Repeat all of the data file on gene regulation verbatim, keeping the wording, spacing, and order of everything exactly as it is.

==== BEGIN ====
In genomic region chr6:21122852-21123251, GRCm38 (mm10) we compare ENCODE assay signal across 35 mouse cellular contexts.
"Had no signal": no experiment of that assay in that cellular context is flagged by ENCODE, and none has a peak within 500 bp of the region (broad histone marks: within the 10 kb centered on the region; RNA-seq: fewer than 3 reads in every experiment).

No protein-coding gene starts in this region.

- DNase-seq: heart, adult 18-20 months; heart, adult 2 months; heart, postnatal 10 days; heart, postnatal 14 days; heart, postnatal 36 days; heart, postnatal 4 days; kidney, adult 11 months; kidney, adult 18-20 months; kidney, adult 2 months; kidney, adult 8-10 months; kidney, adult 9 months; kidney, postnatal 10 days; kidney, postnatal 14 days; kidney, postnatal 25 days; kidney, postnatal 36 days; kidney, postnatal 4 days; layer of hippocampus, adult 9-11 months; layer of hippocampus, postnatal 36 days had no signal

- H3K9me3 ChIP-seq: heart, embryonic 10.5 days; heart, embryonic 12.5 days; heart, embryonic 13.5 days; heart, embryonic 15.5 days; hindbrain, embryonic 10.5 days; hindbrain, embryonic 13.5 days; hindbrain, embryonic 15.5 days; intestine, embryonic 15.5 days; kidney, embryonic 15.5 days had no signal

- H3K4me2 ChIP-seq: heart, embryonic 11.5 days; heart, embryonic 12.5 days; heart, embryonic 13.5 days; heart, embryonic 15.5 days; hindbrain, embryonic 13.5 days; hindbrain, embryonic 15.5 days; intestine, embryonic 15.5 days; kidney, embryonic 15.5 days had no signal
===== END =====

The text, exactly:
In genomic region chr6:21122852-21123251, GRCm38 (mm10) we compare ENCODE assay signal across 35 mouse cellular contexts.
"Had no signal": no experiment of that assay in that cellular context is flagged by ENCODE, and none has a peak within 500 bp of the region (broad histone marks: within the 10 kb centered on the region; RNA-seq: fewer than 3 reads in every experiment).

No protein-coding gene starts in this region.

- DNase-seq: heart, adult 18-20 months; heart, adult 2 months; heart, postnatal 10 days; heart, postnatal 14 days; heart, postnatal 36 days; heart, postnatal 4 days; kidney, adult 11 months; kidney, adult 18-20 months; kidney, adult 2 months; kidney, adult 8-10 months; kidney, adult 9 months; kidney, postnatal 10 days; kidney, postnatal 14 days; kidney, postnatal 25 days; kidney, postnatal 36 days; kidney, postnatal 4 days; layer of hippocampus, adult 9-11 months; layer of hippocampus, postnatal 36 days had no signal

- H3K9me3 ChIP-seq: heart, embryonic 10.5 days; heart, embryonic 12.5 days; heart, embryonic 13.5 days; heart, embryonic 15.5 days; hindbrain, embryonic 10.5 days; hindbrain, embryonic 13.5 days; hindbrain, embryonic 15.5 days; intestine, embryonic 15.5 days; kidney, embryonic 15.5 days had no signal

- H3K4me2 ChIP-seq: heart, embryonic 11.5 days; heart, embryonic 12.5 days; heart, embryonic 13.5 days; heart, embryonic 15.5 days; hindbrain, embryonic 13.5 days; hindbrain, embryonic 15.5 days; intestine, embryonic 15.5 days; kidney, embryonic 15.5 days had no signal